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Make and model: Knog Boomer 1 LED Wearable Rear Light
Size tested: Blue
Tell us what the light is for, and who it's aimed at. What do the manufacturers say about it? How does that compare to your own feelings about it?
Aimed at being a versatile back-up light, emergency light, or just as an easy way of carrying your rear light on your person rather than on the bike.
Tell us some more about the technical aspects of the light?
Single super bright high powered red LED
30 lumens output
3 flashing modes, 1 continuous
2 AAA battteries
Silcon body- water resistant
Well made, silicon is nice material but does cause problems with changing batteries.
Very easy to switch through settings. Clip effective and magnet surprisingly good. Magnetic panel did occasionally come loose when clipping on light.
Clip easy to use, and I found it secure, but that didn't go for everybody on the road.cc team. Magnet easy to use and effective, even through quite substantial fabric. Could be prone to being knocked off easily though.
Stood up to pretty heavy rain on a regular basis.
Battery life was fine.
Bright, visible and easy to use.
It's not waterproof (it's water resistant) and that silicon does deform when you change the batteries, so this isn't going to last as long as some.
Didn't feel heavy hanging off a jacket.
For a back-up light, this is a versatile choice with a lot of options for mounting it, and I suppose there is always a premium to pay for knog designeryness, but if you nicely looking stuff floats your boat then what's wrong with that?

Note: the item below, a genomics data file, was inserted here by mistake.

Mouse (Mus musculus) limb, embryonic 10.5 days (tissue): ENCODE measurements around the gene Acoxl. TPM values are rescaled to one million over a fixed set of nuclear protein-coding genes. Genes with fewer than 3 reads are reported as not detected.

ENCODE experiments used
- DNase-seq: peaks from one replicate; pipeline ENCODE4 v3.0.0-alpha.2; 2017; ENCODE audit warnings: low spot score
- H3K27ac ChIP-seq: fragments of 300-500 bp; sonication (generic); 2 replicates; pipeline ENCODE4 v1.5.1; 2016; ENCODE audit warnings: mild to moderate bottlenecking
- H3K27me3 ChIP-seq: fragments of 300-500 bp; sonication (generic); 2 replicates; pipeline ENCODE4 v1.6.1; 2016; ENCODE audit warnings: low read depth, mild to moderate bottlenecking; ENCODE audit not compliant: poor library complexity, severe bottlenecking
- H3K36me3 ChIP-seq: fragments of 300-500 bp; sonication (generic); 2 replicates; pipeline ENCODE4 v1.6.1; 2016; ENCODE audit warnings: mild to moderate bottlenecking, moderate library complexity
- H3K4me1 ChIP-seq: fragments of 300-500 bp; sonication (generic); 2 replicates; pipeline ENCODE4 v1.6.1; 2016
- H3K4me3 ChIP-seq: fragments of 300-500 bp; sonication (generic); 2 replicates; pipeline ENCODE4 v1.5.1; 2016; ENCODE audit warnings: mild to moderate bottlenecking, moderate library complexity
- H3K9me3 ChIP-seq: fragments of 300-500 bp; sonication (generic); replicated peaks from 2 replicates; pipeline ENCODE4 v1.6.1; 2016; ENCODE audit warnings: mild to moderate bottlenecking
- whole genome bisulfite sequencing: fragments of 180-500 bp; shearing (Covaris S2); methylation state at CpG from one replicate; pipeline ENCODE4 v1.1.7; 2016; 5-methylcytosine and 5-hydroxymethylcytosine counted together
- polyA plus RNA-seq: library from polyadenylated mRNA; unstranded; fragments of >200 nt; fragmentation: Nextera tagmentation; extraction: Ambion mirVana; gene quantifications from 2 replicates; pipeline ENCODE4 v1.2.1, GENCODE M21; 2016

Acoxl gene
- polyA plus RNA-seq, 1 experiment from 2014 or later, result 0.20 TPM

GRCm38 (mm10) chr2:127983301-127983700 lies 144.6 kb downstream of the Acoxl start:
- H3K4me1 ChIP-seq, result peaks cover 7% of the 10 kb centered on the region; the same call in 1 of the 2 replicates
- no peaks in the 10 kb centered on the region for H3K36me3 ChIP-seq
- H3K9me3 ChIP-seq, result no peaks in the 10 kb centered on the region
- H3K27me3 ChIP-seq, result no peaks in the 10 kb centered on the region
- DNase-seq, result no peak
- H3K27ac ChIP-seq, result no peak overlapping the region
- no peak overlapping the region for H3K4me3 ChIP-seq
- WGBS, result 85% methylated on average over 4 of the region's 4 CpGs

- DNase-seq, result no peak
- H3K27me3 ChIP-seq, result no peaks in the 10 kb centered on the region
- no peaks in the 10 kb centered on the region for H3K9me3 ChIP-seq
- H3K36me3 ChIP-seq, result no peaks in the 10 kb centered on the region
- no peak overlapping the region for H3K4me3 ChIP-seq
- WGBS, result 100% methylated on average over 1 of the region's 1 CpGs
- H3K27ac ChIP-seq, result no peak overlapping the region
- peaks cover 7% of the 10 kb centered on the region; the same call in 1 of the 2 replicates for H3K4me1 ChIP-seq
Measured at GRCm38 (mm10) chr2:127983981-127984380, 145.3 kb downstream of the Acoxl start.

Tell us how the light performed overall when used for its designed purpose
Tell us what you particularly liked about the light
Versatility, brightness, colours
Tell us what you particularly disliked about the light
Silicon body bends when changing batteries
Did you enjoy using the light? Yes.
Would you consider buying the light? Probably.
Would you recommend the light to a friend? Probably, or maybe buy as a gift. Although considering we lost two out of the three people
Anything further to say about the light in conclusion?
Unusual and versatile light- ideal as a back-up light for the winter.
Age: 37 Height: 1.65m Weight: 67kg
I usually ride: My best bike is:
I've been riding for: 10-20 years I ride: Most days I would class myself as: Experienced
I regularly do the following types of riding: commuting, touring, general fitness riding, mtb,
Lara has been riding bikes for longer than she'd care to admit, and writing about them nearly as long. Since 2009 she has been working as part of the road.cc review team whilst championing women's cycling on the side, most notably via two years as editor of the, sadly now defunct, UK's first and only women's cycling mag, erm, Women's Cycling.
Believing fervently that cycling will save the world, she wishes that more people would just ride a bike and be pleasant to each other.
She will ride anything with two wheels, occasionally likes to go fast, definitely likes to go far and is always up for a bit of exploring somewhere new and exciting.